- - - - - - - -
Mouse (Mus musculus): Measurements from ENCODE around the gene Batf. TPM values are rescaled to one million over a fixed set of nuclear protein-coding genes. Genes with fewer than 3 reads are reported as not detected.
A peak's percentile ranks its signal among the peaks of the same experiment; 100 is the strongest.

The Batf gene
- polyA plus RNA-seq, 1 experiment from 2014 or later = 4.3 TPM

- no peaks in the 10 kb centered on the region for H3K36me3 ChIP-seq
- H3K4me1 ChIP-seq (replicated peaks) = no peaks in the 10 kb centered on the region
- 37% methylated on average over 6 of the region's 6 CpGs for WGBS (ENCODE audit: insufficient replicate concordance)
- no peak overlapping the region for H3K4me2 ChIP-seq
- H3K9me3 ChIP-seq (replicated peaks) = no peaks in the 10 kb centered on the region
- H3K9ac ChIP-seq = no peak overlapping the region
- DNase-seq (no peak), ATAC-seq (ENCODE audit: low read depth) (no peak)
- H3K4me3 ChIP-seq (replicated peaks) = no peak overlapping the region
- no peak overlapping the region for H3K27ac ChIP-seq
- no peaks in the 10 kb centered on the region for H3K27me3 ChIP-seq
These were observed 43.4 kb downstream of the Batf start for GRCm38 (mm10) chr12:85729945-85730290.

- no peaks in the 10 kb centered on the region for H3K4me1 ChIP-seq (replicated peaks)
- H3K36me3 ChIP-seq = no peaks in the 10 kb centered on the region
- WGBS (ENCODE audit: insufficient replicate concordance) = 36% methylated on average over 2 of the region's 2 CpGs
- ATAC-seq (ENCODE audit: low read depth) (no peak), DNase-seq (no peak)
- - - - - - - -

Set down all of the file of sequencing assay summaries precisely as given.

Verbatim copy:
Mouse (Mus musculus): Measurements from ENCODE around the gene Batf. TPM values are rescaled to one million over a fixed set of nuclear protein-coding genes. Genes with fewer than 3 reads are reported as not detected.
A peak's percentile ranks its signal among the peaks of the same experiment; 100 is the strongest.

The Batf gene
- polyA plus RNA-seq, 1 experiment from 2014 or later = 4.3 TPM

- no peaks in the 10 kb centered on the region for H3K36me3 ChIP-seq
- H3K4me1 ChIP-seq (replicated peaks) = no peaks in the 10 kb centered on the region
- 37% methylated on average over 6 of the region's 6 CpGs for WGBS (ENCODE audit: insufficient replicate concordance)
- no peak overlapping the region for H3K4me2 ChIP-seq
- H3K9me3 ChIP-seq (replicated peaks) = no peaks in the 10 kb centered on the region
- H3K9ac ChIP-seq = no peak overlapping the region
- DNase-seq (no peak), ATAC-seq (ENCODE audit: low read depth) (no peak)
- H3K4me3 ChIP-seq (replicated peaks) = no peak overlapping the region
- no peak overlapping the region for H3K27ac ChIP-seq
- no peaks in the 10 kb centered on the region for H3K27me3 ChIP-seq
These were observed 43.4 kb downstream of the Batf start for GRCm38 (mm10) chr12:85729945-85730290.

- no peaks in the 10 kb centered on the region for H3K4me1 ChIP-seq (replicated peaks)
- H3K36me3 ChIP-seq = no peaks in the 10 kb centered on the region
- WGBS (ENCODE audit: insufficient replicate concordance) = 36% methylated on average over 2 of the region's 2 CpGs
- ATAC-seq (ENCODE audit: low read depth) (no peak), DNase-seq (no peak)